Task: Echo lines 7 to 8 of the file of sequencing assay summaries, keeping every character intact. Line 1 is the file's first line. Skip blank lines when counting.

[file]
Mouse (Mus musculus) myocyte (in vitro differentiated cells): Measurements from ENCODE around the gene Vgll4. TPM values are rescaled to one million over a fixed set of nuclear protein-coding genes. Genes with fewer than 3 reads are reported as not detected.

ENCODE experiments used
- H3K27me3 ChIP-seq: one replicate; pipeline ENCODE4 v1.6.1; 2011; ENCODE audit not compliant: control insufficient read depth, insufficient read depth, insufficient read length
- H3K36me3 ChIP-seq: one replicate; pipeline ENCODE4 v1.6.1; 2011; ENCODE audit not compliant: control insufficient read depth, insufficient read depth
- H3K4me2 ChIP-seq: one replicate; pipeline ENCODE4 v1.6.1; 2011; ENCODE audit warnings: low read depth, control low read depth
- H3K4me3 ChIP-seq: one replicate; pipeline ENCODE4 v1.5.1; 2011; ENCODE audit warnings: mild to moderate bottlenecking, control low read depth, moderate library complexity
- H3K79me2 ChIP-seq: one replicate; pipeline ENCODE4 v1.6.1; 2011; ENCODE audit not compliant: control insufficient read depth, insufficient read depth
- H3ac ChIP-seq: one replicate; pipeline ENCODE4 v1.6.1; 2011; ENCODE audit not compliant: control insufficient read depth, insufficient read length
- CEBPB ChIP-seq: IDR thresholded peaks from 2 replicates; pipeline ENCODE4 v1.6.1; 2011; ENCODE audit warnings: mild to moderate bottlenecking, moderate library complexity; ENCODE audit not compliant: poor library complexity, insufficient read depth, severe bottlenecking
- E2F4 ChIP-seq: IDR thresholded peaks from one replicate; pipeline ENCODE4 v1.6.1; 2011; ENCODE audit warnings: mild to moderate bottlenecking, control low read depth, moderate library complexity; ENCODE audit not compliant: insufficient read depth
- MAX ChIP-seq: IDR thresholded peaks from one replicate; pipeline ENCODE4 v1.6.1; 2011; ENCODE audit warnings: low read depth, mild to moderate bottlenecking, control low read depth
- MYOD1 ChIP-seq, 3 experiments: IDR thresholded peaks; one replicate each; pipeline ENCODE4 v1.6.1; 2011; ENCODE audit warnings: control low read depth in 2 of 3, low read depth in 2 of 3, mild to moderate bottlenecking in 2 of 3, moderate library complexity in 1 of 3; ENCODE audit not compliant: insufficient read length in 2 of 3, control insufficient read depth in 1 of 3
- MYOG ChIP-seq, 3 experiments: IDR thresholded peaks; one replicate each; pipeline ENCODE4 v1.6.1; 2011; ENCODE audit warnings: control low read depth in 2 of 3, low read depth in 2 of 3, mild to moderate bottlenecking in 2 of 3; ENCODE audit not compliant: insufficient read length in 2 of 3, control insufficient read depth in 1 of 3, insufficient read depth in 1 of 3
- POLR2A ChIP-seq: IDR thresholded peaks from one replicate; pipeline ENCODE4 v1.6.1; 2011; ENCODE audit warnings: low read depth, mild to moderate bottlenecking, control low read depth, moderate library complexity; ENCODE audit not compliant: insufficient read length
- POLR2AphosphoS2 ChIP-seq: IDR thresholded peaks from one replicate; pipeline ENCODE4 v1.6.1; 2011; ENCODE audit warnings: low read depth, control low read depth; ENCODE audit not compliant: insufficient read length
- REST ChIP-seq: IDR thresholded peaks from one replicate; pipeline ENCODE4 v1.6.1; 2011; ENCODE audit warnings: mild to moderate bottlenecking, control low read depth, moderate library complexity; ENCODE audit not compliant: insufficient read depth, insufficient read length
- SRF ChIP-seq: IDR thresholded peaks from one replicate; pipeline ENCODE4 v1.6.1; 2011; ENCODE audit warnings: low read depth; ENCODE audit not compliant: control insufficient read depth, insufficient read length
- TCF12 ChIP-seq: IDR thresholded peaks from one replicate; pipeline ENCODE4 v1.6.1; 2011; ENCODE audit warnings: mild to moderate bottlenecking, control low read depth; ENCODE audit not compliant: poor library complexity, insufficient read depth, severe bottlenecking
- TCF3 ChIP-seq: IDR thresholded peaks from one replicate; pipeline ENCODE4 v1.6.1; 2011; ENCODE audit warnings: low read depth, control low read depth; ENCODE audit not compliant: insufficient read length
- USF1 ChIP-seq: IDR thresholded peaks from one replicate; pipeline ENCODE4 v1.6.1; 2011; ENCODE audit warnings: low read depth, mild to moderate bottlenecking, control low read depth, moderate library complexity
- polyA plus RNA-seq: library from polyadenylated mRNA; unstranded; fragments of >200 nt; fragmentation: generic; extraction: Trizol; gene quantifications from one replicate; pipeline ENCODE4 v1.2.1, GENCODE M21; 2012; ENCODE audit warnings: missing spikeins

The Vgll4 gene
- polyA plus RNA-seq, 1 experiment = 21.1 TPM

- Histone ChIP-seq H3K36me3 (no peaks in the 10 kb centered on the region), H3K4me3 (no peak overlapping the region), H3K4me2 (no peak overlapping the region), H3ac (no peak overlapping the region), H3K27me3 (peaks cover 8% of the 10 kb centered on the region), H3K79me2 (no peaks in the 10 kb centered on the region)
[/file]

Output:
- H3K79me2 ChIP-seq: one replicate; pipeline ENCODE4 v1.6.1; 2011; ENCODE audit not compliant: control insufficient read depth, insufficient read depth
- H3ac ChIP-seq: one replicate; pipeline ENCODE4 v1.6.1; 2011; ENCODE audit not compliant: control insufficient read depth, insufficient read length